• Easeful, dreamy progression
• “Less is more” motif
• Dissonant riff that merges later
After having been enraptured by Echonomist’s oeuvre for months this year – my Spotify wrapped holding testament over that, it was clear the Greek performer has a sonic allure that can’t be eluded so easily once experienced. Consistently providing thorough remix duties as well, his take on Yeah But No’s “Veneer” validates the producer’s sheer capacity to churn out sentimental pieces, rejecting intricacies yet favouring detailed instrumentation for thoughtful listening.
Afterlife, Innervisions, TAU – stopping by some of highly regarded independent underground labels of these times, Echonomist incorporates various sounds as his trademark, constantly pouring focus on Indie Dance that is deeply entrenched in techno-pop from the former decades. The resonating “Our Last Night” (featuring Mironas) serves as a fitting example – based upon a strutting percussive beat, it is smoothed over by radiating new wave synths playing over a melancholic riff. Even on “Panic Attack” (with Jenia Tarsol), a recent release, the undulating bassline is offered with pounding snares and classic electro synths to a greater degree.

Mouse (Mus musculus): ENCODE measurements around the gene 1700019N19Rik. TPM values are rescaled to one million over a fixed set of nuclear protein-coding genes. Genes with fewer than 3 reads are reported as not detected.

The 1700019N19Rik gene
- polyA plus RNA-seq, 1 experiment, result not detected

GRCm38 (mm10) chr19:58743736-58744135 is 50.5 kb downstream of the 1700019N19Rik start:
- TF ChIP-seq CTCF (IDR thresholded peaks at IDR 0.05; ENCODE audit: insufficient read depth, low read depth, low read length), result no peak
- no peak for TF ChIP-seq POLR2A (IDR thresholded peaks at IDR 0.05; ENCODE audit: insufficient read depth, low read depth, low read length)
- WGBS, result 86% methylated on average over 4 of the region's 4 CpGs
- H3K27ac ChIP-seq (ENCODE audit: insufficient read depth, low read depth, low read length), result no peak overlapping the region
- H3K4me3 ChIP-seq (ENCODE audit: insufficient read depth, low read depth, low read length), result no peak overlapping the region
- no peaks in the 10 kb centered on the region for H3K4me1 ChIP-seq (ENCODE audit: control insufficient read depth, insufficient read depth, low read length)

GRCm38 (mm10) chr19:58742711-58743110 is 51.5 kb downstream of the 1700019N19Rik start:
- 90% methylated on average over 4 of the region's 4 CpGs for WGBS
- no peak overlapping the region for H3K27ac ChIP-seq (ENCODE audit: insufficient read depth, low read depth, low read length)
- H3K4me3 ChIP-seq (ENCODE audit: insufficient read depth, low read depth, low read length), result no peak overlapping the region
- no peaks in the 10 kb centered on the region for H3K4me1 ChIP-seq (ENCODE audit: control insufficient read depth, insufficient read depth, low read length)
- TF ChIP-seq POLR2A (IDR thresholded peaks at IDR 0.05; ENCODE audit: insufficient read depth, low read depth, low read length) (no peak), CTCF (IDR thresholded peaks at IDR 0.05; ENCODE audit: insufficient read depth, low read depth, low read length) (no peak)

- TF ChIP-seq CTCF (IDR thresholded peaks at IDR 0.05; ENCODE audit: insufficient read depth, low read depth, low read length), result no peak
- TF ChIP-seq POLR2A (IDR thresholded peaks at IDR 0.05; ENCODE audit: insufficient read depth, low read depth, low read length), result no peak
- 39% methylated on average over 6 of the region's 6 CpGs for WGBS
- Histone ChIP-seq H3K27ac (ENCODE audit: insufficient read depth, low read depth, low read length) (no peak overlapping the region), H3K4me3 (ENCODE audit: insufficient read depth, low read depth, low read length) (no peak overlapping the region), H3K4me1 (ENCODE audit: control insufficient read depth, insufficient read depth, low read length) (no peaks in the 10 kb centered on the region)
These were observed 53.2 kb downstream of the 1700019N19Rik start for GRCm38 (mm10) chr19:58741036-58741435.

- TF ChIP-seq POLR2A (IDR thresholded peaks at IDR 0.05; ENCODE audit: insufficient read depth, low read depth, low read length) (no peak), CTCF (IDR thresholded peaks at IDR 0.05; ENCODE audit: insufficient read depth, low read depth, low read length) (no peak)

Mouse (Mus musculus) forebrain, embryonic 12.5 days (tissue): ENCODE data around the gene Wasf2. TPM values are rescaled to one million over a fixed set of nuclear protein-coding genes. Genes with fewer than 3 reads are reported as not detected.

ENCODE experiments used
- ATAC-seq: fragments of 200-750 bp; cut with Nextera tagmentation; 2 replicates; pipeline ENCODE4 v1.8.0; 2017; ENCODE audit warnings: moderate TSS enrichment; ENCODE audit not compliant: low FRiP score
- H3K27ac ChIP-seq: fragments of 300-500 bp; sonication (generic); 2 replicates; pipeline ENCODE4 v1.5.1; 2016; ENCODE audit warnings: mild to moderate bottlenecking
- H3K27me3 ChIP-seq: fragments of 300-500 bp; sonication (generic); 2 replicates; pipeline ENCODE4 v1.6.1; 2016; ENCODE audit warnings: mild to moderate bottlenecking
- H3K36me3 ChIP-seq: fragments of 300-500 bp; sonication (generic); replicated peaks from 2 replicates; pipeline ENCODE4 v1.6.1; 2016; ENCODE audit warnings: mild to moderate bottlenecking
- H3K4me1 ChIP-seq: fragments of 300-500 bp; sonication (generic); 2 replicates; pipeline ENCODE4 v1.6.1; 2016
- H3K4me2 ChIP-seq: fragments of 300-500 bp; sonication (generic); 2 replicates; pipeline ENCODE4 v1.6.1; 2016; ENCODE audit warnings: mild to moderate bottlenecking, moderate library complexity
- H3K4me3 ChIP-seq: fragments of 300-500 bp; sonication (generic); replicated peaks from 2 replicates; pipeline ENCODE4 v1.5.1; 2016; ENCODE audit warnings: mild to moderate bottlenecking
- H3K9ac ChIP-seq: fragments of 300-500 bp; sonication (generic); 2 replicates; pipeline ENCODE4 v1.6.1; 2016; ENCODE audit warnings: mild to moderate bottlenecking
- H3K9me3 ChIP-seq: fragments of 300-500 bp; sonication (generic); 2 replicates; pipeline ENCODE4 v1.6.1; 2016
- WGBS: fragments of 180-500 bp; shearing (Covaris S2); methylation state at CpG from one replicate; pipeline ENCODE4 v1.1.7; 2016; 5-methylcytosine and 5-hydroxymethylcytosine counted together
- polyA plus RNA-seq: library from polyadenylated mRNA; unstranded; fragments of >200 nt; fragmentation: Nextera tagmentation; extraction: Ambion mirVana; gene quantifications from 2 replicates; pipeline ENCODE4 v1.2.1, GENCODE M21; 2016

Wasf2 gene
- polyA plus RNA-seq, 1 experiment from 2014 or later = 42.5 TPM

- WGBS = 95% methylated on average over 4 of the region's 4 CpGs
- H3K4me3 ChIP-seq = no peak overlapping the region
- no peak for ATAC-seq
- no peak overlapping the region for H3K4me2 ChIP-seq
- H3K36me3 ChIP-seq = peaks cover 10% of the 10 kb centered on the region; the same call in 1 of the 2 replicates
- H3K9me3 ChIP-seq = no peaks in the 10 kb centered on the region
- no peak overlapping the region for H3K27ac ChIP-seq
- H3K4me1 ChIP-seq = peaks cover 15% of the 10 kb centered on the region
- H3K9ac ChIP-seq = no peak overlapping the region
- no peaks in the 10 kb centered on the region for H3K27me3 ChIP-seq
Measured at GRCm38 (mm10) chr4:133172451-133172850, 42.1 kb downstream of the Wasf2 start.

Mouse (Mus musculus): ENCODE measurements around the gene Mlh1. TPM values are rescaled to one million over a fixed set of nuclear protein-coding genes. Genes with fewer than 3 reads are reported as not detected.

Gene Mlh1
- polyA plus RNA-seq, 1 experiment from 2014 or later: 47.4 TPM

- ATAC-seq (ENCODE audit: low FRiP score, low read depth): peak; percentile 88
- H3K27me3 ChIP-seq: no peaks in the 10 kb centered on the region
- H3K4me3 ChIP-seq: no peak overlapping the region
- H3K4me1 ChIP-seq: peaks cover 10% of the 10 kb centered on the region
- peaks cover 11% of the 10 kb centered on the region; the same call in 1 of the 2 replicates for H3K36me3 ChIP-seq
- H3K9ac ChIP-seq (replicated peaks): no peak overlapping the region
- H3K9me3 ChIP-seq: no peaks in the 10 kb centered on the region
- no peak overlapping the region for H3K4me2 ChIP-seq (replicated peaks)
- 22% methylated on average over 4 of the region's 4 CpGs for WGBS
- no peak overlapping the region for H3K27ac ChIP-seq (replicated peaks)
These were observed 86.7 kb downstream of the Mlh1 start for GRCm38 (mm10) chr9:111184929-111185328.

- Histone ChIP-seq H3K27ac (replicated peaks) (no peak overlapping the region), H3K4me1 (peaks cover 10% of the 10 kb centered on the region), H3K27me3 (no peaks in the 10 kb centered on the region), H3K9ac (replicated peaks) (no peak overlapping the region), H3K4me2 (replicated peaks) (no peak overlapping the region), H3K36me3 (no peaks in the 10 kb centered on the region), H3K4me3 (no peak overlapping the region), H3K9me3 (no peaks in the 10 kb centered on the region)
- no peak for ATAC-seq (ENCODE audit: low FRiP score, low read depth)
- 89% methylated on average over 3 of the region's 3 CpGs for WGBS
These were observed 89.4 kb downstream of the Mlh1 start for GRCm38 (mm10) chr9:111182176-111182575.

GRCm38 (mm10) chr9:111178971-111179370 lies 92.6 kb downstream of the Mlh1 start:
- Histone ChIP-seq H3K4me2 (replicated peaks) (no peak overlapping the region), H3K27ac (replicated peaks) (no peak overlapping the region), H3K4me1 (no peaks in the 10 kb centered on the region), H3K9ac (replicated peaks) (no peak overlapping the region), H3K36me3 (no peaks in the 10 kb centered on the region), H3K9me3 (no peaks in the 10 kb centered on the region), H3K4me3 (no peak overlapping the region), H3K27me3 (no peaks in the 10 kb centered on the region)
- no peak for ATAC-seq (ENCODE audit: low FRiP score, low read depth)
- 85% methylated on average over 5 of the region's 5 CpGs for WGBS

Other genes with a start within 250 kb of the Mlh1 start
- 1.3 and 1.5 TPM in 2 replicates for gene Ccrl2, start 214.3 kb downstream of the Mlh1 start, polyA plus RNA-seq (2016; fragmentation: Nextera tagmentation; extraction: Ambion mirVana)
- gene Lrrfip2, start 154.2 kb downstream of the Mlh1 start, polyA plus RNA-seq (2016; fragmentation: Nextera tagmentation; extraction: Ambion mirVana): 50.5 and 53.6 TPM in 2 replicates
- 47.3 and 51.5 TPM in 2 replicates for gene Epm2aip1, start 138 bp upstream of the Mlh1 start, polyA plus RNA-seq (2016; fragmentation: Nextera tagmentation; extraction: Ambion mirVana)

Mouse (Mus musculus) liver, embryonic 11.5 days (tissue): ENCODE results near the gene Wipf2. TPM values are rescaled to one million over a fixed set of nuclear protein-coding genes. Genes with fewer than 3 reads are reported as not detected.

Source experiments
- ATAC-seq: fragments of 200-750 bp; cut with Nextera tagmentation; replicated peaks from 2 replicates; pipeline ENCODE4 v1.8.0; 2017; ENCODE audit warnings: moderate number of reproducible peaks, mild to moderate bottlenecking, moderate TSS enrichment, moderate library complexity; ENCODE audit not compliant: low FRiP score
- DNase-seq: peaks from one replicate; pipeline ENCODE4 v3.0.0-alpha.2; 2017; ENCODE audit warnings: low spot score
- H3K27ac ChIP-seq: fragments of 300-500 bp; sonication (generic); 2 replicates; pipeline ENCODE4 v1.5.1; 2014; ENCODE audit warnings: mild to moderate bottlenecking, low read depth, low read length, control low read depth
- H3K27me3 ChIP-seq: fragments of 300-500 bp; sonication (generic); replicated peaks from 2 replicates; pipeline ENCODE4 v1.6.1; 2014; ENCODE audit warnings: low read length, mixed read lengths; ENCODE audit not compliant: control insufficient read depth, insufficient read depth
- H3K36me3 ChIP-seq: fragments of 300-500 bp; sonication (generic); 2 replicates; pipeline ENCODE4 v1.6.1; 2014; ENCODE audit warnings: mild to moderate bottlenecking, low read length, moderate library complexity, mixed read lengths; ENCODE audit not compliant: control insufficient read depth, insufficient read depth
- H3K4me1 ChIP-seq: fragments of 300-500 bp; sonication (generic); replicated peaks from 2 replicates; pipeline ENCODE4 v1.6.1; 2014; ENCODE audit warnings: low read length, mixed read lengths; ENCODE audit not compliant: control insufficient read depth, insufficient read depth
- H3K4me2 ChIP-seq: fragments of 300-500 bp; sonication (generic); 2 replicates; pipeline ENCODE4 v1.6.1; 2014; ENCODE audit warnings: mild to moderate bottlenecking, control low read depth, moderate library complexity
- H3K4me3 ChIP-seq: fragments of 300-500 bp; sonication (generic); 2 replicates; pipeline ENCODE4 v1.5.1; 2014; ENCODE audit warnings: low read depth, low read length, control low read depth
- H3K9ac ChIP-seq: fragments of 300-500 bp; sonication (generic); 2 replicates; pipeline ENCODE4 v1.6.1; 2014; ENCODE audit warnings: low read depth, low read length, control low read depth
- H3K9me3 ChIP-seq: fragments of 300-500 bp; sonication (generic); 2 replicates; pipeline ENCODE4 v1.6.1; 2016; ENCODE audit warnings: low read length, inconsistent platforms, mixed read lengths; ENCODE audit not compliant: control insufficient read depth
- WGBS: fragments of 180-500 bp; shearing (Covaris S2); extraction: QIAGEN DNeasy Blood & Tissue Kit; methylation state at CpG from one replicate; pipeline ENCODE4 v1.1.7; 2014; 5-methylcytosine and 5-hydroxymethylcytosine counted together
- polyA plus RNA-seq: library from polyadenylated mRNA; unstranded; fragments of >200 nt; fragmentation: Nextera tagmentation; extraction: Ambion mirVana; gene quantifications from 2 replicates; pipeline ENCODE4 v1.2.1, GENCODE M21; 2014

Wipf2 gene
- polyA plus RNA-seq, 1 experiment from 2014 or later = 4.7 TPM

On a couple of listens, as my candidness of being a critic bugs me to mention, this attempt on “Veneer”, which originally is an unplugged and acoustic record, felt to an extent predictable. A few minutes more of replay, I started understanding the finer nuances at play here. Minimalism is mistaken for lacklustre far too often, yet further analysis dispels that. Just as the stripped performance, the bespoke electronic act didn’t overwhelm.
Gradually, the bassline adhering to the minor scale is introduced over a vocal harmony ongoing, and although unexceptional, does wonders within the made ambiance. It’s almost fitting in context of a snowy Christmas evening, a slow and hazy and pacifying pace that empowers the vocal. More than often, a lead synth chimes in the distant, adding to the already riveting cadence. Percussions do come in, not barging over rudely, and shaping over an organic texture. Midway through, contrasting as it gets, a bolder synth comes into existence, becoming a sensible presence as the low-end starts over. Reaching culmination, the songs turns lighter until its eventual windup.
To those ears appreciating such modest nevertheless compelling music, this officially approved version of “Veneer” is stimulating and subtly experimenting till the end to not become stagnant, charmingly.